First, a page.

MAR 21, 2024 10:35 AM PDT

Tracking Muscle Health in Space: A Breakthrough with Handheld Device

As astronauts lose muscle mass due to the microgravity environment in space, could there be a way to monitor it so they can take necessary steps to prevent further muscle loss? This is what a recent study published in Scientific Reports hopes to address as a team of international researchers investigated the use of a novel handheld device capable of monitoring an astronaut’s muscle health while in space. This study holds the potential to help astronauts, aerospace physiologists, and researchers better understand the long-term impacts of microgravity on the human body and how to identify signs of muscle degradation.

For the study, the researchers enlisted 12 astronauts who were living onboard the International Space Station (ISS) during their mission cycles, which is typically six months, to use the MyotonPRO hand-held device to monitor their muscle health ranging from before their mission to afterwards. The MyotonPRO is a non-invasive tool designed to monitor muscle stiffness while astronauts perform their daily exercise regimens, which have been routine since the early days of human spaceflight with the goal of maintaining muscle mass throughout their missions.

In the end, the researchers discovered that most muscle mass measured with MyotonPRO maintained their stiffness, including thighs, back, neck, and shoulders. However, the device found decreased muscle stiffness in the lower legs, specifically the Tibialis Anterior, which is responsible for walking and running. Additionally, various calf muscles exhibited polarizing effects, meaning some muscles increased in stiffness while others decreased during their missions. The team notes this indicates future exercise regimens should be more targeted towards lower legs muscles, specifically since astronauts will be walking on the Moon and Mars, someday. Thus, the MyotonPRO could prove essential for monitoring astronaut muscle health for long-term human spaceflight.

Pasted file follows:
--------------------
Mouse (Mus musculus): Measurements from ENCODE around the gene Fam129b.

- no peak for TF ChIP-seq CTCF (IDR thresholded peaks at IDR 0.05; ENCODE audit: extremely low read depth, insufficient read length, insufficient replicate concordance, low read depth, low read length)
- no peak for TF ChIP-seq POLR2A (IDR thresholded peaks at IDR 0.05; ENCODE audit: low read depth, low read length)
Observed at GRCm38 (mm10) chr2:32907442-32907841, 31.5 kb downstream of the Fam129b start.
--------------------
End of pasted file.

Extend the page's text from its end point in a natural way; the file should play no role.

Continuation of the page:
“Being able to perform inflight muscle health checks will allow the astronauts to see which muscles are losing strength and adjust their exercise program accordingly,” said Dr. Maria Stokes, who is a Professor of Neuromusculoskeletal Rehab at the University of Southampton and a co-author on the study. “Being able to personalize exercises like this will be crucial on future long-duration missions to the Moon and Mars.”

How will the MyotonPRO help monitor astronaut muscle health for long-term human spaceflight in the coming years and decades? Only time will tell, and this is why we science!

As always, keep doing science & keep looking up!

Sources: Scientific Reports, Myoton, EurekAlert!

Featured Image: NASA astronaut Sunita Williams, Expedition 32 flight engineer, seen exercising on the International Space Station in August 2012. (Credit: NASA)

About the Author
Master's (MA/MS/Other)
Laurence Tognetti is a six-year USAF Veteran who earned both a BSc and MSc from the School of Earth and Space Exploration at Arizona State University. Laurence is extremely passionate about outer space and science communication, and is the author of "Outer Solar System Moons: Your Personal 3D Journey".
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